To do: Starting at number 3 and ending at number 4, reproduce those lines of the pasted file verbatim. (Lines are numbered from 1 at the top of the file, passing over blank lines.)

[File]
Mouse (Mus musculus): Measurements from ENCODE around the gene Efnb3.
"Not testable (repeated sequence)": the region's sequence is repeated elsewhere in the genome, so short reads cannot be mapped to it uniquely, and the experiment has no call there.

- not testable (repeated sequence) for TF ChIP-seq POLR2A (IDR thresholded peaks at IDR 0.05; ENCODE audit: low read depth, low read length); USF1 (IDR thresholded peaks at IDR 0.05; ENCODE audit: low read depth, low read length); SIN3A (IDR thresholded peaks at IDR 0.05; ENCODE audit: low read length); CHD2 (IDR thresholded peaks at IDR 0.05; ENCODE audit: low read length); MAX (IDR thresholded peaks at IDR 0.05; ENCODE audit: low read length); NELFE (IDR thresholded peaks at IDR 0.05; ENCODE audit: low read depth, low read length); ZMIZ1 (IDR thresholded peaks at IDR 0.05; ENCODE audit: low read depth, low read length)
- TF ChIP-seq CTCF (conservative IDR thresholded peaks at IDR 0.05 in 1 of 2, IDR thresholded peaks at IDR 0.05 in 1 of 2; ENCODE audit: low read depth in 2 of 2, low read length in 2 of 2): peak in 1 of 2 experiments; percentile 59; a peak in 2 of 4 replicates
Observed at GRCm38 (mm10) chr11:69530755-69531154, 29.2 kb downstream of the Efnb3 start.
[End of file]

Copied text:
- not testable (repeated sequence) for TF ChIP-seq POLR2A (IDR thresholded peaks at IDR 0.05; ENCODE audit: low read depth, low read length); USF1 (IDR thresholded peaks at IDR 0.05; ENCODE audit: low read depth, low read length); SIN3A (IDR thresholded peaks at IDR 0.05; ENCODE audit: low read length); CHD2 (IDR thresholded peaks at IDR 0.05; ENCODE audit: low read length); MAX (IDR thresholded peaks at IDR 0.05; ENCODE audit: low read length); NELFE (IDR thresholded peaks at IDR 0.05; ENCODE audit: low read depth, low read length); ZMIZ1 (IDR thresholded peaks at IDR 0.05; ENCODE audit: low read depth, low read length)
- TF ChIP-seq CTCF (conservative IDR thresholded peaks at IDR 0.05 in 1 of 2, IDR thresholded peaks at IDR 0.05 in 1 of 2; ENCODE audit: low read depth in 2 of 2, low read length in 2 of 2): peak in 1 of 2 experiments; percentile 59; a peak in 2 of 4 replicates